A practical use for hotel infinity

You probably know of hotel infinity - a hotel with infinitely many rooms, but also with infinitely many guests. A new guest arrives, how do you fit them in? The solution is to move all the existing guests down by one, so room 0 is empty. It's a nice demonstration of infinite sets, but it turns out to solve a problem quite nicely: memory allocation where there is no capacity for a 'supervisor' that can manage global state.

A GPU is a vector processor: it runs the same set of instructions on several hundred cores at the same time - each with different input data. So if you have an array of data 'M', the cores will run in parallel to create a new array 'N'. In an iterative algorithm, 'M' is replaced by 'N' before repeating the computation. On such a processor, can you do 'dynamic' memory allocation?

Lets say I have an array of memory 'M' containing elements of data 'D'. M is statically sized, and a slot being available is indicated by 'D' being Null. Each core is assigned an element in 'M'. It can either keep the existing value or 'overwrite' it with something else. I have new data 'Dnew' to store, and 'Dnew' is accessible to all the cores - but how does a core figure out if it needs to overwrite it's current value with 'Dnew'?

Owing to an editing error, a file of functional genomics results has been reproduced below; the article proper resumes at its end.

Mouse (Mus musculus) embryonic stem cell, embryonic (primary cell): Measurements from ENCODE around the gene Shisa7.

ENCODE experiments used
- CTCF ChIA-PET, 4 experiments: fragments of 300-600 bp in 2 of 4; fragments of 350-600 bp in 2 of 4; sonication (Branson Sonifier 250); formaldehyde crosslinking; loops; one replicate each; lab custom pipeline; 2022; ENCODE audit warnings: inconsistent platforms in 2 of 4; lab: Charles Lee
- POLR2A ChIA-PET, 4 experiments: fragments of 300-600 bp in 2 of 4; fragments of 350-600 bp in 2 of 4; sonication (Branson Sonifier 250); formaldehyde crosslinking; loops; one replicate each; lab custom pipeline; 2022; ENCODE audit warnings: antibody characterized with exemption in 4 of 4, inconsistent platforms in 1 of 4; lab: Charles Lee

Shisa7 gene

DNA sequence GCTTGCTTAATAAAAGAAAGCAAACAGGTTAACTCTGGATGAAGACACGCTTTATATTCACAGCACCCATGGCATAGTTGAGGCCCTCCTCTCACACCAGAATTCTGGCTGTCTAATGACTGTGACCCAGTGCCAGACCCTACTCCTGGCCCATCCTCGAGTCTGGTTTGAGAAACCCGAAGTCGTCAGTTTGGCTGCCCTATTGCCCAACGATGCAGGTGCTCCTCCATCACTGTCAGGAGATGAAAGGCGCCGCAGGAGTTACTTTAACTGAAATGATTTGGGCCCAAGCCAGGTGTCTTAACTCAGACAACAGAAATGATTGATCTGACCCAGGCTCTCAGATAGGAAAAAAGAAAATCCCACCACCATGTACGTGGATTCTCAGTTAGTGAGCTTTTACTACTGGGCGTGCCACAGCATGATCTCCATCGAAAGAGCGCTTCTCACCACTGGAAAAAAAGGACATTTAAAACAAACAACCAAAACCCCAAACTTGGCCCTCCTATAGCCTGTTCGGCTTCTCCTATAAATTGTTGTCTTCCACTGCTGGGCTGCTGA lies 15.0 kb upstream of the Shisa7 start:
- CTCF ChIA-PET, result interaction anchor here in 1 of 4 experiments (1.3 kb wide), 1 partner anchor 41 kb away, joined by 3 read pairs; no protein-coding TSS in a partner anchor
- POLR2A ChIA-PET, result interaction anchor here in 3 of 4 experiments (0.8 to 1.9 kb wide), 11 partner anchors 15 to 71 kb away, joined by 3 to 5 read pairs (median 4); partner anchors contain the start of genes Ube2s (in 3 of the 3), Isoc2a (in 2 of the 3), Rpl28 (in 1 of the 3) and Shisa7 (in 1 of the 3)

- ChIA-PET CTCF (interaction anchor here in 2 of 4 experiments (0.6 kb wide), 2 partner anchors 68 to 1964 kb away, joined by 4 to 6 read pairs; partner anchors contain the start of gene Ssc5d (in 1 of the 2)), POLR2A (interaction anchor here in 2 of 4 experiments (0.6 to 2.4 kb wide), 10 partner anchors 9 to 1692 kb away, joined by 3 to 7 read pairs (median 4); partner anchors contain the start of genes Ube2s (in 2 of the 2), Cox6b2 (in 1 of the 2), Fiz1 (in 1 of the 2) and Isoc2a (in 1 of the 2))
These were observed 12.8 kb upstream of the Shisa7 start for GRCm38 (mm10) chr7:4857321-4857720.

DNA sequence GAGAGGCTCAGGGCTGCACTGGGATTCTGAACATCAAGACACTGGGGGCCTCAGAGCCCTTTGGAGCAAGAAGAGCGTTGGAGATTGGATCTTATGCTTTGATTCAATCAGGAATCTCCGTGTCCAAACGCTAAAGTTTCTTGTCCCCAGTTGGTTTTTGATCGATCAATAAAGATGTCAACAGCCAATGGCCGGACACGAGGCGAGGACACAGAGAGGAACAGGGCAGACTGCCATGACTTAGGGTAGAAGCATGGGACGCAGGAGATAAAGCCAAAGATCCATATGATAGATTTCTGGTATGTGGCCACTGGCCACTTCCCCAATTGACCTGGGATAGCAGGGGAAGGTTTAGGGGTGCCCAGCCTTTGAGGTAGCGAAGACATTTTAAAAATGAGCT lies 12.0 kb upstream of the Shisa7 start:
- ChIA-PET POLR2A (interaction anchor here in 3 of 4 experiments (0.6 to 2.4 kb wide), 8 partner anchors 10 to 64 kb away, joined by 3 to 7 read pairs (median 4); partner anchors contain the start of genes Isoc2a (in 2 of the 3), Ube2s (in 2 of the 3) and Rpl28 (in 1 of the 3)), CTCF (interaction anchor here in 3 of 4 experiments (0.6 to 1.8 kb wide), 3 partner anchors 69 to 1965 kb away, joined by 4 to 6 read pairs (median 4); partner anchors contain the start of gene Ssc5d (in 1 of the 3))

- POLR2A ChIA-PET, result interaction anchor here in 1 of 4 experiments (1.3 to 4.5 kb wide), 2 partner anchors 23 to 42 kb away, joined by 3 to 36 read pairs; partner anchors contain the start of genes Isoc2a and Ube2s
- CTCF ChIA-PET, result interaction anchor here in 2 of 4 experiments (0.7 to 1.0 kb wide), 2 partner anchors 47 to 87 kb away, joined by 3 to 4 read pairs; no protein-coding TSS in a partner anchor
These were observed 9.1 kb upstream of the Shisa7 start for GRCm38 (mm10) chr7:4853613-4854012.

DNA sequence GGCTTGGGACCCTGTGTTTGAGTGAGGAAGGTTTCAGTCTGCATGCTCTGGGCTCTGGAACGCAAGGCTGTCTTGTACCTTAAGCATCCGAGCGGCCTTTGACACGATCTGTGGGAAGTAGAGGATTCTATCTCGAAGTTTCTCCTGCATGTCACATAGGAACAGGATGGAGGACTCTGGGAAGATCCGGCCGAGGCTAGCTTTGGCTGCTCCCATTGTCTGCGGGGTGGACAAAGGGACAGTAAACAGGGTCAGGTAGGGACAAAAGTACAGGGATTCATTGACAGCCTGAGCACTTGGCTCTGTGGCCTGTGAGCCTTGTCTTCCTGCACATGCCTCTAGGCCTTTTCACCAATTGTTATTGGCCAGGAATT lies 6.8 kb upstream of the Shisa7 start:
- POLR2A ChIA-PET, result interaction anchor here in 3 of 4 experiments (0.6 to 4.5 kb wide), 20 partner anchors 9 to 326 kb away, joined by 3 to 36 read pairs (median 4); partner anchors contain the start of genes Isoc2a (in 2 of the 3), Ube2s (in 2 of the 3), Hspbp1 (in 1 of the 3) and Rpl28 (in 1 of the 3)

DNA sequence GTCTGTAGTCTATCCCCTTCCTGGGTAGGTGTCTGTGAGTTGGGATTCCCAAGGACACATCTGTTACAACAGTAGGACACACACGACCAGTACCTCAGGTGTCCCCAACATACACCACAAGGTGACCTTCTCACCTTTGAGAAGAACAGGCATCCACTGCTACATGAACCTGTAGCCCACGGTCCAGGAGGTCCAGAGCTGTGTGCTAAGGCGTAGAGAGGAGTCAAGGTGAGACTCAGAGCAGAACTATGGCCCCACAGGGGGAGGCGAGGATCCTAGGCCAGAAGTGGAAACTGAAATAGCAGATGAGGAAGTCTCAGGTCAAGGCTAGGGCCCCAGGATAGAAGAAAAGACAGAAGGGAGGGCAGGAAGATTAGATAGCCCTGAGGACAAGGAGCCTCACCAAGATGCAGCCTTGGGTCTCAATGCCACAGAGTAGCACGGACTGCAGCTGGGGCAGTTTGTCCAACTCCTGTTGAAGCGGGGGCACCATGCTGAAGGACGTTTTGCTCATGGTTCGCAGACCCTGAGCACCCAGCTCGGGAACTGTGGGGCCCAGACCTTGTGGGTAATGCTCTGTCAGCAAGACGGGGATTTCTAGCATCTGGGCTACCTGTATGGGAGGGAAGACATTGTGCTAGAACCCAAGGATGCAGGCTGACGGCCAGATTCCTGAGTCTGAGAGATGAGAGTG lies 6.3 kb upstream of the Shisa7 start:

But hotel infinity gives us a good solution: Every core copies the data from the lower address, and give the zeroth slot our new data!

I did an implementation on shadertoy to test the idea:

Up arrow adds a random value to the stack, down arrow removes one.

The expansion of 'what if an infinite number of guests arrive' with the solution 'multiply by two' may also be useful.
Let's say I have an array 'M' with data 'D'. All my cores have just generated some new data 'Dnew' (each core has different data results) and the results are in the array of data 'Mnew' which we want to put into our array M.
The solution? Odd numbered cores read from Mnew, even numbered cores read from 'M' at 1/2 their address number.

Now, hotel infinity is infinitely sized, but our array 'M' is not. Can we tell if these operations will succeed? Yup. If you're adding one new item, check that the final slot is empty. If you're merging arrays, check that slot `MemSize/2` is empty - assuming that the data is continuous.

Another challenge is deletion/maintenance. An explicit deletion condition is easy enough "any D with value 'x' set itself to null", but how do you handle gaps forming? Shuffle them along! Every cell checks the cells above and below:

So there we have it. You can manage an object pool with no supervisor!